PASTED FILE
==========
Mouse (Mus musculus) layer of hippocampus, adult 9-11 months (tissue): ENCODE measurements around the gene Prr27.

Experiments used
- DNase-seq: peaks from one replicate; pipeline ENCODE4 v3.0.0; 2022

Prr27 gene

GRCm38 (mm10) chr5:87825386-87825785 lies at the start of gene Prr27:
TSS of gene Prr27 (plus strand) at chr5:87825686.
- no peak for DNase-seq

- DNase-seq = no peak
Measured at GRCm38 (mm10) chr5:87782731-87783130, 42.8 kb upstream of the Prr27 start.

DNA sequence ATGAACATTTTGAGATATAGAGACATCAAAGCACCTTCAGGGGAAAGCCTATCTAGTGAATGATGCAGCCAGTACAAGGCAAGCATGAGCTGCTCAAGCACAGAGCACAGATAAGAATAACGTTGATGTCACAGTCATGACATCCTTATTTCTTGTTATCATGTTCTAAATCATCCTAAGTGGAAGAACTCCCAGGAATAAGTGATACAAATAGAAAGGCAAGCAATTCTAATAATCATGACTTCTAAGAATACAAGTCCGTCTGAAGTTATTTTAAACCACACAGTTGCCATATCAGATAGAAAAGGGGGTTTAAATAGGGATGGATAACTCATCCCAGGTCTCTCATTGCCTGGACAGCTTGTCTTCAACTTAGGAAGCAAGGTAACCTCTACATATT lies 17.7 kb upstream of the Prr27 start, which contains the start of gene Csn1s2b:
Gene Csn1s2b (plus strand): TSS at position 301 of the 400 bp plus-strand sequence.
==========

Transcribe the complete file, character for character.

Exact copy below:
Mouse (Mus musculus) layer of hippocampus, adult 9-11 months (tissue): ENCODE measurements around the gene Prr27.

Experiments used
- DNase-seq: peaks from one replicate; pipeline ENCODE4 v3.0.0; 2022

Prr27 gene

GRCm38 (mm10) chr5:87825386-87825785 lies at the start of gene Prr27:
TSS of gene Prr27 (plus strand) at chr5:87825686.
- no peak for DNase-seq

- DNase-seq = no peak
Measured at GRCm38 (mm10) chr5:87782731-87783130, 42.8 kb upstream of the Prr27 start.

DNA sequence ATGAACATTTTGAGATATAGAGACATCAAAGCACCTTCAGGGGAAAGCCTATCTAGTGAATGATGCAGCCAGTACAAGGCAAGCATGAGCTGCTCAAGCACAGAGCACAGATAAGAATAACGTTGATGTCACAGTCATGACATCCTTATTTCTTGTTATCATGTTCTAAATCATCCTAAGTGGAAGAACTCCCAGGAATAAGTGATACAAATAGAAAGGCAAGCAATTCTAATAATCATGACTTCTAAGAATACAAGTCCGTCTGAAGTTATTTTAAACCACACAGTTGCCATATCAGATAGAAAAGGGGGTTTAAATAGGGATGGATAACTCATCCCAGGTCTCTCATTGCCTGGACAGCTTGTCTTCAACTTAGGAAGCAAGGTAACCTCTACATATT lies 17.7 kb upstream of the Prr27 start, which contains the start of gene Csn1s2b:
Gene Csn1s2b (plus strand): TSS at position 301 of the 400 bp plus-strand sequence.